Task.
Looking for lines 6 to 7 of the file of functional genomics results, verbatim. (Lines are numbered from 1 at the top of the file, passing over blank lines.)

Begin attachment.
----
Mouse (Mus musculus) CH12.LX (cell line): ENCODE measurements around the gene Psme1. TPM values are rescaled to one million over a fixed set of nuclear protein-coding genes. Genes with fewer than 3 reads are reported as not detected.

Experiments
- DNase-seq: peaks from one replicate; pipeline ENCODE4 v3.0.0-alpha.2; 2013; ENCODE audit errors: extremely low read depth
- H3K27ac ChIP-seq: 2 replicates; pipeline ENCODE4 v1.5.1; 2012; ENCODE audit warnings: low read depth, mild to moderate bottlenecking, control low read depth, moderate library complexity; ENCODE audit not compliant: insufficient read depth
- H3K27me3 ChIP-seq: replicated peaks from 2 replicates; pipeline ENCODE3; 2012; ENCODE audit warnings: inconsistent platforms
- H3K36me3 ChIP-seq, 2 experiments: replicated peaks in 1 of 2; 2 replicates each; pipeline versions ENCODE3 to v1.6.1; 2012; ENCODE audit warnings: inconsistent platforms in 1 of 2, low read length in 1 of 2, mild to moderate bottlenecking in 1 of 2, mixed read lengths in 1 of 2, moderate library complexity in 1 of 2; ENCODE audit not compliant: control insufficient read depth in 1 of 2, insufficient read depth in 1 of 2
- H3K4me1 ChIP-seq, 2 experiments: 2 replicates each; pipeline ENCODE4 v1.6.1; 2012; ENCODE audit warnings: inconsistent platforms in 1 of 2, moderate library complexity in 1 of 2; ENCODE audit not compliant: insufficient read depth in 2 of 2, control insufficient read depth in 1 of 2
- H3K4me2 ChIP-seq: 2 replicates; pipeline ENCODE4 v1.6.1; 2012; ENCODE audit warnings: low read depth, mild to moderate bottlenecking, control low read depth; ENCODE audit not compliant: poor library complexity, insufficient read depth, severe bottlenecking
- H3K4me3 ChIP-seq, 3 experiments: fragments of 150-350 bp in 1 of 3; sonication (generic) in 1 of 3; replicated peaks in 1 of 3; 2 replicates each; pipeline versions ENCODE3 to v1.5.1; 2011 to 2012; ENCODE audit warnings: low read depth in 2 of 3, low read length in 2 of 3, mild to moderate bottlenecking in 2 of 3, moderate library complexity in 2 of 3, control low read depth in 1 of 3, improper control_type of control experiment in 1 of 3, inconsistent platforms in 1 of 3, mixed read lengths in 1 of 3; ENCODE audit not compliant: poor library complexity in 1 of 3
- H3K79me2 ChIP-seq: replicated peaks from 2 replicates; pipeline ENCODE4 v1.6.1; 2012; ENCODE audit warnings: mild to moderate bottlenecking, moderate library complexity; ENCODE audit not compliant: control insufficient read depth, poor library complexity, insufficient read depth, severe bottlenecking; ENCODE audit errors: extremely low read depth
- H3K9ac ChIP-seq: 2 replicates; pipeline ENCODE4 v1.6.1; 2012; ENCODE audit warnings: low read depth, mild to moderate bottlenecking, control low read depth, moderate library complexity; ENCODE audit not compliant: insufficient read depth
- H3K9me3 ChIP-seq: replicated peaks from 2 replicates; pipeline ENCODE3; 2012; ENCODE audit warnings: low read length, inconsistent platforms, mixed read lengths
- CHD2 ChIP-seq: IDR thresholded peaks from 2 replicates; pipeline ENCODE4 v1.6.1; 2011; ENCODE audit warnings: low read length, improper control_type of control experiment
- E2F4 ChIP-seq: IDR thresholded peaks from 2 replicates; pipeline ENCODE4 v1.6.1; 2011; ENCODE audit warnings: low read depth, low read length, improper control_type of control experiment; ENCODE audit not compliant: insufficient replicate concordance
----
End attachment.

- H3K36me3 ChIP-seq, 2 experiments: replicated peaks in 1 of 2; 2 replicates each; pipeline versions ENCODE3 to v1.6.1; 2012; ENCODE audit warnings: inconsistent platforms in 1 of 2, low read length in 1 of 2, mild to moderate bottlenecking in 1 of 2, mixed read lengths in 1 of 2, moderate library complexity in 1 of 2; ENCODE audit not compliant: control insufficient read depth in 1 of 2, insufficient read depth in 1 of 2
- H3K4me1 ChIP-seq, 2 experiments: 2 replicates each; pipeline ENCODE4 v1.6.1; 2012; ENCODE audit warnings: inconsistent platforms in 1 of 2, moderate library complexity in 1 of 2; ENCODE audit not compliant: insufficient read depth in 2 of 2, control insufficient read depth in 1 of 2